The title of this essay is a transformation of philosophical expression that can be found in numerous philosophical debates. Its version, for example, is repetition and difference. The title is therefore constructed in this way because the author wants to come close to the artistic content of which he would like to say something hereinafter.
Photos by Matej Peljhan, collected under the collective name Metamorphoses or Transformations, are in fact more than the title suggests. That's why they need the philosophical comment that follows.
Photos are showing well known scenes from history, which is not only the history of art, but the protagonists are replaced. The viewer immediately gets a tip on the ideas that are embedded in the scenes that he once saw, but at the same time it becomes clear to him that there is in each photo or on the particular scene something that he had never seen before.
We are talking about the beginning, which is not something trivial, but it is creative. That's why it is good to think again about how a human being can do anything new, why he makes something new and what are the effects of such creative action.
This is a serious endeavor, and it is not simply a routine exercise in the processing of images, a venture which is possible, because a human being has at his disposal three different options how to start something in life, how to change something, how to do something new. And we're not talking only about the artists, creative people who can create a new one, but we're talking about every single human being.
Photos made by Matej are also important because of this; on his photos we can see people that otherwise we see very rarely.
This recognition alone is already a good introduction to thinking, why has the photographer involved into the scenes protagonists who are representing handicap, although this does not mean that they are the only ones with a disability and that other people have nothing in common with the handicap. The essence is exactly in these tiny differences in ideas, which have made a series of photographs so extraordinary, as it comes from something universal, which is also so impressively depicted by the photographer.
So how do you start something, how do you start something new?
The issue is crucial for everyone and for every photographer as well. He always does something. It is not true that he merely passively flips and mimics reality in order to do nice photos that other people can admire. Photography is by nature a creation of something new and it is beyond the simple admiration or determination how good (or bad) photos are.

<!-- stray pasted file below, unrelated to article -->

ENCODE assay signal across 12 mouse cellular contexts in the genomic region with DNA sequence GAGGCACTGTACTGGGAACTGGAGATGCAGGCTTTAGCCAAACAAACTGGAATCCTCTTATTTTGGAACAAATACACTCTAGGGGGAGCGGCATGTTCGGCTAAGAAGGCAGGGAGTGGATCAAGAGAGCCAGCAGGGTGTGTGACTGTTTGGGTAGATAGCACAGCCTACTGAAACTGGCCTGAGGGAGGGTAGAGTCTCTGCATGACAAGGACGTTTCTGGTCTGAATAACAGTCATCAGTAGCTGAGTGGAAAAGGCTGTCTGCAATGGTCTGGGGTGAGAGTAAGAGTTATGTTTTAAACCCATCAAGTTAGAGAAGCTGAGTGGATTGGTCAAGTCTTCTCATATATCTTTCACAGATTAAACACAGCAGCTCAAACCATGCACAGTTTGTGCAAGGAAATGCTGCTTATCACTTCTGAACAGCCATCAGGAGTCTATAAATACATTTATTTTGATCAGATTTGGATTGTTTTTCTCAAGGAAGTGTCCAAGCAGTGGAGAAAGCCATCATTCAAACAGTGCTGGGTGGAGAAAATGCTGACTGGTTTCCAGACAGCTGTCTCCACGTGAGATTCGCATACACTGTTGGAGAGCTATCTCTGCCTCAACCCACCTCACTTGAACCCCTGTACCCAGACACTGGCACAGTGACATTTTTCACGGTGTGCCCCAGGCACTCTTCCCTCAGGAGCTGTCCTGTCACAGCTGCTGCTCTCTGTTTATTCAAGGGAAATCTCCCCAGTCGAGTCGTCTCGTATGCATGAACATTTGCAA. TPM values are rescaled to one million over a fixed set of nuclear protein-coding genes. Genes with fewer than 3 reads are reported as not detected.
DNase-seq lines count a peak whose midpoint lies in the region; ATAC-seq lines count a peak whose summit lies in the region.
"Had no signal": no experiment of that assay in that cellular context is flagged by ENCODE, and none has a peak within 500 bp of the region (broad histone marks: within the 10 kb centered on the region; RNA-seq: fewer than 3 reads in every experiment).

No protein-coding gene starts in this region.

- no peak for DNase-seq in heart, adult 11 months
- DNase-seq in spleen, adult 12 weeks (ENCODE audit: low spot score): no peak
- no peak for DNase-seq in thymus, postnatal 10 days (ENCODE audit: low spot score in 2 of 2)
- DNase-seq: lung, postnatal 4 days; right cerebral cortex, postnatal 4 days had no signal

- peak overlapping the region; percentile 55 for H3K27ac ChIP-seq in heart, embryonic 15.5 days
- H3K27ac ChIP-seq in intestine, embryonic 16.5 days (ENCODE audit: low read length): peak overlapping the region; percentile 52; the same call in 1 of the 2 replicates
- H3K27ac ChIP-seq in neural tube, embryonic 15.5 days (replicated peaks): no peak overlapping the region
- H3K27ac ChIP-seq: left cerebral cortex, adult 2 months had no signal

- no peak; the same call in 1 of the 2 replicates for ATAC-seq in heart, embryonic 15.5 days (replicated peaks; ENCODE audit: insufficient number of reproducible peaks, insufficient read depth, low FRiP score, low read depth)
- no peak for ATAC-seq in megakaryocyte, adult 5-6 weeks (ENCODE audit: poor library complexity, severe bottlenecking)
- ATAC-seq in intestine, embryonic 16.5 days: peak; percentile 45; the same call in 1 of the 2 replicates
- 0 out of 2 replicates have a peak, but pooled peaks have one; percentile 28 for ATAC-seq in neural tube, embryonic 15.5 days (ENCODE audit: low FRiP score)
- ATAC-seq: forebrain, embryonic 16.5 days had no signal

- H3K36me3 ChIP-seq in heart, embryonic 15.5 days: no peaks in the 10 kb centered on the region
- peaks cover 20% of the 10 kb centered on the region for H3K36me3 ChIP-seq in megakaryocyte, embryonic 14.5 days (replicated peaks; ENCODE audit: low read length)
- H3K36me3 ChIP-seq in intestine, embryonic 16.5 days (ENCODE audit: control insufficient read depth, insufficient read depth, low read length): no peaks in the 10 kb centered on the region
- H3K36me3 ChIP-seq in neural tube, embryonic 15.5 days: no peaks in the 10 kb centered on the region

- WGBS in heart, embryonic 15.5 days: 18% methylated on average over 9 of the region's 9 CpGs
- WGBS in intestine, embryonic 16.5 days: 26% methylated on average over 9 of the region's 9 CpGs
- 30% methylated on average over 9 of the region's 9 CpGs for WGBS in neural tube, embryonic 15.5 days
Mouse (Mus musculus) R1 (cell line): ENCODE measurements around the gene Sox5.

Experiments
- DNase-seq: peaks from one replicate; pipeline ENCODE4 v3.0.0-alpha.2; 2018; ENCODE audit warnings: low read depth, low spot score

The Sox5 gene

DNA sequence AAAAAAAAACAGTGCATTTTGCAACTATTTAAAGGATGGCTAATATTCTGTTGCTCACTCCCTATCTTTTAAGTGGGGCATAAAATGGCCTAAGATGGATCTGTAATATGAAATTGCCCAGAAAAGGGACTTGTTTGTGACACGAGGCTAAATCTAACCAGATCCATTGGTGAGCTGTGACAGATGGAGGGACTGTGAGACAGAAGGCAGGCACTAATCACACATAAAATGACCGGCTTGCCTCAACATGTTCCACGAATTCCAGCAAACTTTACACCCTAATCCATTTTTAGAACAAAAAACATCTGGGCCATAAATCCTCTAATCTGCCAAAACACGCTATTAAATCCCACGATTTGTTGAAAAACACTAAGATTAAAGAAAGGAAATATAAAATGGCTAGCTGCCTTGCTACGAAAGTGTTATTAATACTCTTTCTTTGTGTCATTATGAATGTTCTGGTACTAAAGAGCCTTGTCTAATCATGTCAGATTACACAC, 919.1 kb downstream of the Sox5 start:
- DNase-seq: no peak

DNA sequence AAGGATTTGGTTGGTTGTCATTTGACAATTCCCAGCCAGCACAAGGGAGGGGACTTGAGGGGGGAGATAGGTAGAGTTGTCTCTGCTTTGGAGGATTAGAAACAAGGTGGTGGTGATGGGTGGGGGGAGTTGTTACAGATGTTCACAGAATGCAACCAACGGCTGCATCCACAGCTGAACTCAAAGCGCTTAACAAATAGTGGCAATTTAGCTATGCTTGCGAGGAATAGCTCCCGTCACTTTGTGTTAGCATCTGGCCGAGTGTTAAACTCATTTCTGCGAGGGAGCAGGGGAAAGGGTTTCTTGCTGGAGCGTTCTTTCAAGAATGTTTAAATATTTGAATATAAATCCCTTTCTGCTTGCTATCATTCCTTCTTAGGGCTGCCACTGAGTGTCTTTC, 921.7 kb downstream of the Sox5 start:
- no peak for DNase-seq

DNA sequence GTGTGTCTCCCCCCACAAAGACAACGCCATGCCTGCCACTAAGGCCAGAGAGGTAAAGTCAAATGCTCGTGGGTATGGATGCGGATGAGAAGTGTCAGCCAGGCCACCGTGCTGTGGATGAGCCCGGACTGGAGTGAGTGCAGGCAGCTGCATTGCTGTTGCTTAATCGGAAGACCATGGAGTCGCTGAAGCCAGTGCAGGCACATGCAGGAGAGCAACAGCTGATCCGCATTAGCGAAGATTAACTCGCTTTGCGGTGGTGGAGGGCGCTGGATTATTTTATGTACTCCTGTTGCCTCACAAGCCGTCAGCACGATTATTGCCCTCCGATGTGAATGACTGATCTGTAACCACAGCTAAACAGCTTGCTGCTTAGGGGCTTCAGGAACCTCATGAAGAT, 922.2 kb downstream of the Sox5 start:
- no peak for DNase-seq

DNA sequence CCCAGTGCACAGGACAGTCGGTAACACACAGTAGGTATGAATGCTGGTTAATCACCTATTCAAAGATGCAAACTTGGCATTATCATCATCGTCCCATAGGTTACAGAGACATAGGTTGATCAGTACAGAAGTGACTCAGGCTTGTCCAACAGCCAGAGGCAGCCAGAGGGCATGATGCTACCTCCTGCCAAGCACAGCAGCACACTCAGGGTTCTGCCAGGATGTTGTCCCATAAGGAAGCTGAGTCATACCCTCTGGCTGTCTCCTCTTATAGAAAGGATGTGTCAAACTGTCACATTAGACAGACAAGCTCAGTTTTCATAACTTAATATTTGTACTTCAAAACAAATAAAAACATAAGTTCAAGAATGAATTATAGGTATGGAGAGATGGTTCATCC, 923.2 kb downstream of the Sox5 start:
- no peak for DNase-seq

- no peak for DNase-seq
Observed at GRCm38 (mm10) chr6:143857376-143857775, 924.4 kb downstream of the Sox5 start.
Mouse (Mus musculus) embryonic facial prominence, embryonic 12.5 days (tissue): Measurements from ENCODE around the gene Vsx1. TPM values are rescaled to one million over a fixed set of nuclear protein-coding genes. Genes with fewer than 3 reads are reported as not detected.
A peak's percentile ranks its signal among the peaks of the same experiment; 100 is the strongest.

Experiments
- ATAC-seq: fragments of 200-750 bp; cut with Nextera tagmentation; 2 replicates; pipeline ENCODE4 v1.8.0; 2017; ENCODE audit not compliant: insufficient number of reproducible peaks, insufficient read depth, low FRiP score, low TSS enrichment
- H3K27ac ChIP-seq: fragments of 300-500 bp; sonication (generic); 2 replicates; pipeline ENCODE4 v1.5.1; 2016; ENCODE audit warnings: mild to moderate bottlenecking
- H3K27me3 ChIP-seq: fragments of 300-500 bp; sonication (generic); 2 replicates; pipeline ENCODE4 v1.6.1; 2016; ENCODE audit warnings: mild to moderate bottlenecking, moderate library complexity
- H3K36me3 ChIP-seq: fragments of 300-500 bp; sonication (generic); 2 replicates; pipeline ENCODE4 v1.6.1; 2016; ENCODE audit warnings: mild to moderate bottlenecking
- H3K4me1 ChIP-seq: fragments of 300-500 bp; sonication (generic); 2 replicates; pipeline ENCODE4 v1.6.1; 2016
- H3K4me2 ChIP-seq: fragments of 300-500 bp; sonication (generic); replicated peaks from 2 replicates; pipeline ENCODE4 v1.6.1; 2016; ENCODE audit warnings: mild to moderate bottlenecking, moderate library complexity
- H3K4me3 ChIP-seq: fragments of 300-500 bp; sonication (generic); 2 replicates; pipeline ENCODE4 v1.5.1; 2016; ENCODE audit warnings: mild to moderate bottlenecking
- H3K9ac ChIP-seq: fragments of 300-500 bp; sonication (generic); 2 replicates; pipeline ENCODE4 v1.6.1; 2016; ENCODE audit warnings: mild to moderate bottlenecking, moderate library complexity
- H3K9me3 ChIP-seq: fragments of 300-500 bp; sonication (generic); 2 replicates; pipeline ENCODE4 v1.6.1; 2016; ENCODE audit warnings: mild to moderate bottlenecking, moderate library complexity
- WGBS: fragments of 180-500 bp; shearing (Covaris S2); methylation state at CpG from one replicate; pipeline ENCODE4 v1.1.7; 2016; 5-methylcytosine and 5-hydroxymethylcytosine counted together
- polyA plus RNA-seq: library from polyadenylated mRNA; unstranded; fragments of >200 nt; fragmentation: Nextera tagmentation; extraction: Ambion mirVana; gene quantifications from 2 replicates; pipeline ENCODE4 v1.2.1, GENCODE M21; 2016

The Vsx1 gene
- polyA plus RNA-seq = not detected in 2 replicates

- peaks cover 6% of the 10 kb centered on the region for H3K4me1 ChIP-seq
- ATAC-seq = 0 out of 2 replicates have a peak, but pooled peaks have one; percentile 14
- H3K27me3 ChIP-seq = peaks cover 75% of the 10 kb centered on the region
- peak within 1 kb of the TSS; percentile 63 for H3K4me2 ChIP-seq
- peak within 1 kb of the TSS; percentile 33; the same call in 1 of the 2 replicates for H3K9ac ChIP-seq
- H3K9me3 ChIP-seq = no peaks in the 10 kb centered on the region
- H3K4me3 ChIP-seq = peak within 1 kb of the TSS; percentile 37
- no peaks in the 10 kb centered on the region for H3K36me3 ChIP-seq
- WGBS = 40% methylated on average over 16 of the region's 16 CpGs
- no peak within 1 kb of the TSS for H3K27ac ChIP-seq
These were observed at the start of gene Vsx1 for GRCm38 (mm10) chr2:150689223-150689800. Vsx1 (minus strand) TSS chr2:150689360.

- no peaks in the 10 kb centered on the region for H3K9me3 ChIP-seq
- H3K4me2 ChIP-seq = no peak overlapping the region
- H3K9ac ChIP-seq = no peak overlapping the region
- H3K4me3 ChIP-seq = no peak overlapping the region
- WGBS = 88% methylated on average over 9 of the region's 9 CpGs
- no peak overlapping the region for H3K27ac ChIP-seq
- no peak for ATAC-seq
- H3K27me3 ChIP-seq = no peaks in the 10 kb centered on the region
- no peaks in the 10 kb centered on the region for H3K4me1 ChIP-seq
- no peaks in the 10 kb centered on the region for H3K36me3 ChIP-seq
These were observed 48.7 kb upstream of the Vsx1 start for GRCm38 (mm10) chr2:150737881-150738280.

The first option. We give something a name. We give a name to something which is still without a name. And we can't start without language, without ideas, without words, which is probably uncontroversial.
The second option. It is associated with human thinking about God's desire. People were in all times asking themselves: Why would God as perfection create something that is obviously not perfect? The radical dimension of this question is that it also has a good answer. The fundamental experience of human being is an experience of something which is not himself. A man cannot exist and stand by himself, of his own accord; he necessarily needs another human being. Even God is not complete without the experience of negativity. We can thus start with zero and create new thinking, new opportunities for thinking.
The third option. If there is something available for us, we can transfer it into new multiplicity and thus create something new.
At the very beginning we therefore always make a difference. Creative action means creating a difference. The man, who does not create difference, is clearly not creative.
In today's digitally created world, this recognition plays a very important role. Namely, with a simple and pure difference we can create any digital image we want.
The images are certainly important. Matej's images of people with disabilities, people who find themselves in the old scenes, open up a new perspective in which we can think in a new way, not only on the nature of the handicap, but rather on the nature of ourselves, of our identities and existences.